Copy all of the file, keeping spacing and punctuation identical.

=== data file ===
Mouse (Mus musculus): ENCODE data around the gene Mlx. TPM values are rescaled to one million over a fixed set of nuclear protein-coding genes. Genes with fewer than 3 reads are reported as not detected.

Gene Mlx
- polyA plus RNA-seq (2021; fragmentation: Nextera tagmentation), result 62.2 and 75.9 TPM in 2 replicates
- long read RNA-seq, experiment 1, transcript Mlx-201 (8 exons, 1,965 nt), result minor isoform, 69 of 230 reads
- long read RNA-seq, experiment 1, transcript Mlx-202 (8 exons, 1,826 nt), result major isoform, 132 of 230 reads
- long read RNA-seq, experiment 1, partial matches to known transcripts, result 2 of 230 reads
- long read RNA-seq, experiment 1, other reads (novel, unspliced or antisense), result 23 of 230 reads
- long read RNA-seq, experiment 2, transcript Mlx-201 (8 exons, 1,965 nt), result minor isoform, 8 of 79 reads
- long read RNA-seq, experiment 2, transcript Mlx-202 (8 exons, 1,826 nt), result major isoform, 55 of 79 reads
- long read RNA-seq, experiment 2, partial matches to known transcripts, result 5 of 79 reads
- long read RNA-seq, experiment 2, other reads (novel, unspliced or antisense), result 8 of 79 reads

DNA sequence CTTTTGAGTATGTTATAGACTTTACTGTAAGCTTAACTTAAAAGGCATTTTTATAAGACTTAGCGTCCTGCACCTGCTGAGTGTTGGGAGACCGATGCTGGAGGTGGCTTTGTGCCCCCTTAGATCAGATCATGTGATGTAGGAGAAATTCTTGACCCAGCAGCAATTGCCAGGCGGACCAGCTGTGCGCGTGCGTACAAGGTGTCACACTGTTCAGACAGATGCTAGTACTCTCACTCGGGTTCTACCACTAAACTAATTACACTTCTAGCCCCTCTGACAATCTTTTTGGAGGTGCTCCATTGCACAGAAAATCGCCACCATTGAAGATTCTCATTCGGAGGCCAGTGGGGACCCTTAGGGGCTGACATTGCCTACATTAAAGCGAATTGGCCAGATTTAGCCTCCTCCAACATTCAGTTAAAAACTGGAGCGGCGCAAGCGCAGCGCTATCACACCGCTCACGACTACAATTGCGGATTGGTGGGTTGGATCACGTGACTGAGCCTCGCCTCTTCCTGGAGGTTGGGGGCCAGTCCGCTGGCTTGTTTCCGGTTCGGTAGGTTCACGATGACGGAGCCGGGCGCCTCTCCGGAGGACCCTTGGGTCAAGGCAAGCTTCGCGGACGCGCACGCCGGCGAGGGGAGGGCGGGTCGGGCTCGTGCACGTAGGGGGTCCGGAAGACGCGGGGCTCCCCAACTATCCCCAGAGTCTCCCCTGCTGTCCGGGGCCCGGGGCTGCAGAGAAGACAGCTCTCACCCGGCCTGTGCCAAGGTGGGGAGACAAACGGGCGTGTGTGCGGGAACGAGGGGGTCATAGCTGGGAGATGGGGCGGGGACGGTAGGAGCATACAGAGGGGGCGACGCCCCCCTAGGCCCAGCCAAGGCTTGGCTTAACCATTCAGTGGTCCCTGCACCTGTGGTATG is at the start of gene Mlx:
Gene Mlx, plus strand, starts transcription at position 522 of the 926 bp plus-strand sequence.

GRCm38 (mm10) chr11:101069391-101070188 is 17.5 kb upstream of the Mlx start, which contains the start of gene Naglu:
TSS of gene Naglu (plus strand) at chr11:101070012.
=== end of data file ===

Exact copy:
Mouse (Mus musculus): ENCODE data around the gene Mlx. TPM values are rescaled to one million over a fixed set of nuclear protein-coding genes. Genes with fewer than 3 reads are reported as not detected.

Gene Mlx
- polyA plus RNA-seq (2021; fragmentation: Nextera tagmentation), result 62.2 and 75.9 TPM in 2 replicates
- long read RNA-seq, experiment 1, transcript Mlx-201 (8 exons, 1,965 nt), result minor isoform, 69 of 230 reads
- long read RNA-seq, experiment 1, transcript Mlx-202 (8 exons, 1,826 nt), result major isoform, 132 of 230 reads
- long read RNA-seq, experiment 1, partial matches to known transcripts, result 2 of 230 reads
- long read RNA-seq, experiment 1, other reads (novel, unspliced or antisense), result 23 of 230 reads
- long read RNA-seq, experiment 2, transcript Mlx-201 (8 exons, 1,965 nt), result minor isoform, 8 of 79 reads
- long read RNA-seq, experiment 2, transcript Mlx-202 (8 exons, 1,826 nt), result major isoform, 55 of 79 reads
- long read RNA-seq, experiment 2, partial matches to known transcripts, result 5 of 79 reads
- long read RNA-seq, experiment 2, other reads (novel, unspliced or antisense), result 8 of 79 reads

DNA sequence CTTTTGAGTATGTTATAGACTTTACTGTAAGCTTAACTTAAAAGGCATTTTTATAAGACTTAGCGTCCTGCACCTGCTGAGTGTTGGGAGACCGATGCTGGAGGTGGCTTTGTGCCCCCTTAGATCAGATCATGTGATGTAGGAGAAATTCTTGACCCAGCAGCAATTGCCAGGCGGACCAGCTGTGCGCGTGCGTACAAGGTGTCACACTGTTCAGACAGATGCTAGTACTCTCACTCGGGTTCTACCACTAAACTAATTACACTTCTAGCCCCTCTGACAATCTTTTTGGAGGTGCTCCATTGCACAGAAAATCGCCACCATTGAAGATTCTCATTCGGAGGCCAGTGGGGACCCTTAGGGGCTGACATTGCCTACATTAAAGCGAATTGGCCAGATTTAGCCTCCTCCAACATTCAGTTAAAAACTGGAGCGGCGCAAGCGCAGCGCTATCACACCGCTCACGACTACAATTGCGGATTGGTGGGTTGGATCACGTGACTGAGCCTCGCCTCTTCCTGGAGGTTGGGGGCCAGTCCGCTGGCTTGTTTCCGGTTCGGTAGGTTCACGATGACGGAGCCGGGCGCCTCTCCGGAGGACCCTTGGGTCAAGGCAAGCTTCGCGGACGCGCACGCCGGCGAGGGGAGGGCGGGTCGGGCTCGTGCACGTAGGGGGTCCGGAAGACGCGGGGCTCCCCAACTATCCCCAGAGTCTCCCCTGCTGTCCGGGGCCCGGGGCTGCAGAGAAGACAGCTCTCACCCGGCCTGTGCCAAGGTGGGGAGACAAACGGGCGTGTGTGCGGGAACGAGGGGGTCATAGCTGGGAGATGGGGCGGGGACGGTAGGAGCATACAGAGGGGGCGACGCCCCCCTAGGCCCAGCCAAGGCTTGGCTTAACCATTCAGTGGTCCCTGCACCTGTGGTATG is at the start of gene Mlx:
Gene Mlx, plus strand, starts transcription at position 522 of the 926 bp plus-strand sequence.

GRCm38 (mm10) chr11:101069391-101070188 is 17.5 kb upstream of the Mlx start, which contains the start of gene Naglu:
TSS of gene Naglu (plus strand) at chr11:101070012.